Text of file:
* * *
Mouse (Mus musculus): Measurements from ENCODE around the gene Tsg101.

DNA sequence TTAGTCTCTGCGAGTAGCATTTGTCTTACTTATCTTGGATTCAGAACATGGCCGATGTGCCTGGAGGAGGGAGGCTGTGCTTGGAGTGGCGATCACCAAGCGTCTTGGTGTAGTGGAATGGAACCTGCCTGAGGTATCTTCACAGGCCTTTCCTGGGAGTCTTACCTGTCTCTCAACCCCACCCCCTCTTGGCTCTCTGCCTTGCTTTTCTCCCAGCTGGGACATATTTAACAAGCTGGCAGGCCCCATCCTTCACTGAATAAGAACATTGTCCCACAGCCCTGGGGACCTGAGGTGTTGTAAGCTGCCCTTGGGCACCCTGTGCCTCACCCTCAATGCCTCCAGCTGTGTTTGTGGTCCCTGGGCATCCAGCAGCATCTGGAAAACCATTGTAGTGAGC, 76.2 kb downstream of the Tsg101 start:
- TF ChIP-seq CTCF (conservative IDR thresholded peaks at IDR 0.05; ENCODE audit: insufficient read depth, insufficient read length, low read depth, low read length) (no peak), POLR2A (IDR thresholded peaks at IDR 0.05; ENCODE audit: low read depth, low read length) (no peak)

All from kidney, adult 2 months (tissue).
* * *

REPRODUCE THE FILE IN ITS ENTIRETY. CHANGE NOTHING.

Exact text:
Mouse (Mus musculus): Measurements from ENCODE around the gene Tsg101.

DNA sequence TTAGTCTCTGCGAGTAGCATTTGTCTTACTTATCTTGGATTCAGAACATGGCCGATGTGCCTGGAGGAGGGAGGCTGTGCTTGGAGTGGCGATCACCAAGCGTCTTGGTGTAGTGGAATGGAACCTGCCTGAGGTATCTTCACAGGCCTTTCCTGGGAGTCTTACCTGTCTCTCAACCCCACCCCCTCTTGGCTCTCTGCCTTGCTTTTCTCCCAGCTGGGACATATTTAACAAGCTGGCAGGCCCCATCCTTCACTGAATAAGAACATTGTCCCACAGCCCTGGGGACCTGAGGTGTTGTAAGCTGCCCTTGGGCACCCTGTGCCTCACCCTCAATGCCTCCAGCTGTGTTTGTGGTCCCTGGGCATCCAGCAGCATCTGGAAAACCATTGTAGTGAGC, 76.2 kb downstream of the Tsg101 start:
- TF ChIP-seq CTCF (conservative IDR thresholded peaks at IDR 0.05; ENCODE audit: insufficient read depth, insufficient read length, low read depth, low read length) (no peak), POLR2A (IDR thresholded peaks at IDR 0.05; ENCODE audit: low read depth, low read length) (no peak)

All from kidney, adult 2 months (tissue).